A collection of Vineyard Haven properties is now on the open market for $8 million, despite an attempt by a group of investors led by Nat Benjamin of Gannon & Benjamin to keep it from going up for grabs.
Benjamin is undeterred by the listing. “We’re moving forward with our plans, and we’ll be making an offer very soon,” he told The Times Monday.
The listing, which is held by Cronig’s Real Estate, describes the property, which is owned by the DeSorcy family, as a “once in a lifetime opportunity to own a large portion of Vineyard Haven waterfront.”
The four properties house several businesses, including The Martha’s Vineyard Times and Gannon & Benjamin Railway Co. There is also a vacant paint store, several galleries, and some residential space on the property, which is valued by the town at $4.5 million.
Benjamin, who has been attempting to rally private investors, and won the support of having the Permanent Endowment of Martha’s Vineyard act as a fiscal sponsor, said it is a concern that the property went on the market, but he remains confident he can gather enough support to buy it.
“Sure it concerns us, but we’re just going through our process as best we can,” Benjamin said.
Peter Cronig of Cronig’s Real Estate did not immediately return a message about the listing.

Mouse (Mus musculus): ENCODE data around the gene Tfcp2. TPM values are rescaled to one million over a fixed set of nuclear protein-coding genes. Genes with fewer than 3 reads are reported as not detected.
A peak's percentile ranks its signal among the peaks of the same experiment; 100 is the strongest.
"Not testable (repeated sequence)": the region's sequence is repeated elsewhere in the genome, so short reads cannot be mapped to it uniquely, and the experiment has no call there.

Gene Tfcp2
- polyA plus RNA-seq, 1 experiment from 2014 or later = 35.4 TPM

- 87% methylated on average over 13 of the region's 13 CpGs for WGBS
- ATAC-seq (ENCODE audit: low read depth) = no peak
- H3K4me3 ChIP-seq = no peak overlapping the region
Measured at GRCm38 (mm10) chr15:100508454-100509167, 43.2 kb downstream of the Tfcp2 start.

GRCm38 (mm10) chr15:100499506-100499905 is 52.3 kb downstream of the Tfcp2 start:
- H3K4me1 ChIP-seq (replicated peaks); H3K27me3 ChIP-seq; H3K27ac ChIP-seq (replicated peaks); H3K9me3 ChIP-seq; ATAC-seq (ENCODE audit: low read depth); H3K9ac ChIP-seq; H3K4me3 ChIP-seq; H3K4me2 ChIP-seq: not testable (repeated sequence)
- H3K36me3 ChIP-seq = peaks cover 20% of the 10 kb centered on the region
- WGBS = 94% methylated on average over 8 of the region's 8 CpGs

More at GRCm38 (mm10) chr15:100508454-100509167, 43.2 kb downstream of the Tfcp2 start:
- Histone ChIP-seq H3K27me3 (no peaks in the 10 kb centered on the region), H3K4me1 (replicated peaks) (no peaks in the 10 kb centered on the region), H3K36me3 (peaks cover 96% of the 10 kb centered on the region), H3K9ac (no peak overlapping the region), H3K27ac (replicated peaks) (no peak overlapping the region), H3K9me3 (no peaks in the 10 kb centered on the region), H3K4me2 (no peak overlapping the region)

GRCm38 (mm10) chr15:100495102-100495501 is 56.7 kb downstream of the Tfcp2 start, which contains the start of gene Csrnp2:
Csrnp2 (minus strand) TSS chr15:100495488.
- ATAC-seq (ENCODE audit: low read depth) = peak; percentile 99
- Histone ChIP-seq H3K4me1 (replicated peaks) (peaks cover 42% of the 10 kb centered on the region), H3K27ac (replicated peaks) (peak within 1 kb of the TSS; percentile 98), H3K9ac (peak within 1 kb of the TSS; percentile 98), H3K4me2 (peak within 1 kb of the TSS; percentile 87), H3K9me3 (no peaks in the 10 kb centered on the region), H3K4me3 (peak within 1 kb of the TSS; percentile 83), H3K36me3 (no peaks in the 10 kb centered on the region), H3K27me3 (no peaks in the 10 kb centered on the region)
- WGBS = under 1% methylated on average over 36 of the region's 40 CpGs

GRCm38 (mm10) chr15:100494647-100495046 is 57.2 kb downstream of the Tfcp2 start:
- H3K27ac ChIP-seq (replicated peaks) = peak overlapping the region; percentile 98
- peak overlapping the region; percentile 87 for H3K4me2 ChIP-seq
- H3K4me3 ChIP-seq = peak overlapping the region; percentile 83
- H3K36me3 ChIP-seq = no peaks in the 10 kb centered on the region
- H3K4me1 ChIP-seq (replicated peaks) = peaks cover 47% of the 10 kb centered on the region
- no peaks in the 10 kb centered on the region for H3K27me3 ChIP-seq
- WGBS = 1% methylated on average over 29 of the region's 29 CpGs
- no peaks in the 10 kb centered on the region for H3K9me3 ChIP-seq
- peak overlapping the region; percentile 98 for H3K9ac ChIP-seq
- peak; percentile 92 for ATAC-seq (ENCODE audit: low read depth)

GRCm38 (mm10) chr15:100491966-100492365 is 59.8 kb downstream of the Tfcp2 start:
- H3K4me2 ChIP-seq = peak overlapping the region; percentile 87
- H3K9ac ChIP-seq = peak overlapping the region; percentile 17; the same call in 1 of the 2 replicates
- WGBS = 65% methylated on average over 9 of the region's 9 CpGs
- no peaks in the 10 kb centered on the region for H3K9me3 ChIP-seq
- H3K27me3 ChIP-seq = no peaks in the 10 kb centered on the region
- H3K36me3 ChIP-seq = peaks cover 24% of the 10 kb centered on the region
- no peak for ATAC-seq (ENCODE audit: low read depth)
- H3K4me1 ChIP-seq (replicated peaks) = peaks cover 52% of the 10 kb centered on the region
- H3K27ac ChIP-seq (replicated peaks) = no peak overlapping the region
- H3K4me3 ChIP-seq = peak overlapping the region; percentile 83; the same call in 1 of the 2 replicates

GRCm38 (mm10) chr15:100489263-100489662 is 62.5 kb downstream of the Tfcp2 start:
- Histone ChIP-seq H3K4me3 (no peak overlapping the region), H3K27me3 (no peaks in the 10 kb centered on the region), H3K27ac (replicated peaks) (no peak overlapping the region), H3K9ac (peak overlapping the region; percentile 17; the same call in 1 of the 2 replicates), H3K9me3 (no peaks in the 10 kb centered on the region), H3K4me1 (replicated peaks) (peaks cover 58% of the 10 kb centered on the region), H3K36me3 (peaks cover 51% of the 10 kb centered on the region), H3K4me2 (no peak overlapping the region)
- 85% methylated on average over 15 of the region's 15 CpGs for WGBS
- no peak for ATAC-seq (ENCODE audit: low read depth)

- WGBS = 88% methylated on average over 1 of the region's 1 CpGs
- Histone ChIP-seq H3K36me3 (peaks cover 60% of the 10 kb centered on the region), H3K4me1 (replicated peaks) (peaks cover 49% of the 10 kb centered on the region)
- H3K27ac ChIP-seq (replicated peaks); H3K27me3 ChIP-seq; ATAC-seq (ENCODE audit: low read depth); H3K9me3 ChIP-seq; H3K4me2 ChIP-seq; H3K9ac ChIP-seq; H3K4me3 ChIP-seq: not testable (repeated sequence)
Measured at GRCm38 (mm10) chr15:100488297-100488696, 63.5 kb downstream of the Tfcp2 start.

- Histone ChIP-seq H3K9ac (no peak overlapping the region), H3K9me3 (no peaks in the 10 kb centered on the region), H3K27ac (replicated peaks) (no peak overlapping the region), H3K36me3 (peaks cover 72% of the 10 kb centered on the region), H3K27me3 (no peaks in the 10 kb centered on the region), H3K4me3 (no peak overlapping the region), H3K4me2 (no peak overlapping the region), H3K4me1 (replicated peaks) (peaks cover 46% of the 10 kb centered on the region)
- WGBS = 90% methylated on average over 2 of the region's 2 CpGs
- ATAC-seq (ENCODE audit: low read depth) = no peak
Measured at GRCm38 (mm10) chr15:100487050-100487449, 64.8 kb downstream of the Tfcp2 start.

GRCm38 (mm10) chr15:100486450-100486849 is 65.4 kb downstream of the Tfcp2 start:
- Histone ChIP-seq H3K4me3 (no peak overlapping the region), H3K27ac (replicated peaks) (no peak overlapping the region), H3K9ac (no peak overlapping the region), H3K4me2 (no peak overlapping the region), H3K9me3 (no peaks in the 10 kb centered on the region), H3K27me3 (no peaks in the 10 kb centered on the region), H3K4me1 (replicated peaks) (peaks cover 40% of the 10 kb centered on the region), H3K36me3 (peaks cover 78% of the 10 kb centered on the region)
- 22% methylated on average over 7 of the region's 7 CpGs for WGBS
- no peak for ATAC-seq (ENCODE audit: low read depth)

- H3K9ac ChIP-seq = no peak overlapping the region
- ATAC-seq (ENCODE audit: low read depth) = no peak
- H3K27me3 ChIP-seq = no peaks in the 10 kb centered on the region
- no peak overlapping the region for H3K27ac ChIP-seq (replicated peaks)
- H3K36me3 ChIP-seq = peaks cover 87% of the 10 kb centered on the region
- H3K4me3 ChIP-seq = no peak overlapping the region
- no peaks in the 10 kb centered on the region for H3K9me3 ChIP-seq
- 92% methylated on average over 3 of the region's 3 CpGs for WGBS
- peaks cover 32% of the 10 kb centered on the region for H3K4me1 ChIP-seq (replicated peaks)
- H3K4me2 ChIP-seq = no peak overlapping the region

Reached by phone Monday, Leo DeSorcy said, “No comment.”
Having expressed interest in the property in the past, Benjamin was given an unspecified window of time to raise the capital to purchase the property. “The family gave us a reasonable amount of time. There was no specific amount of weeks,” he said.
Benjamin said he was given a heads-up that the property was being listed publicly.
In a previous interview, Benjamin said his hope in seeking investors to purchase the property is to preserve the property for use for maritime businesses such as the one he operates. “Our main interest is to preserve this working waterfront — what we do here with building and restoring wooden boats,” Benjamin said in that interview.
A buyer will have to be willing to purchase all four of the properties, which total 1.18 acres and have seven buildings, according to the listing. “Properties will not be sold individually, and are being sold ‘as is,’” the listing states.
Within 100 feet of the shore, town zoning restricts the use of the property to water-dependent businesses.
Town leaders have expressed excitement about the prospects of new ownership for the land, and what that could mean for redevelopment of the property.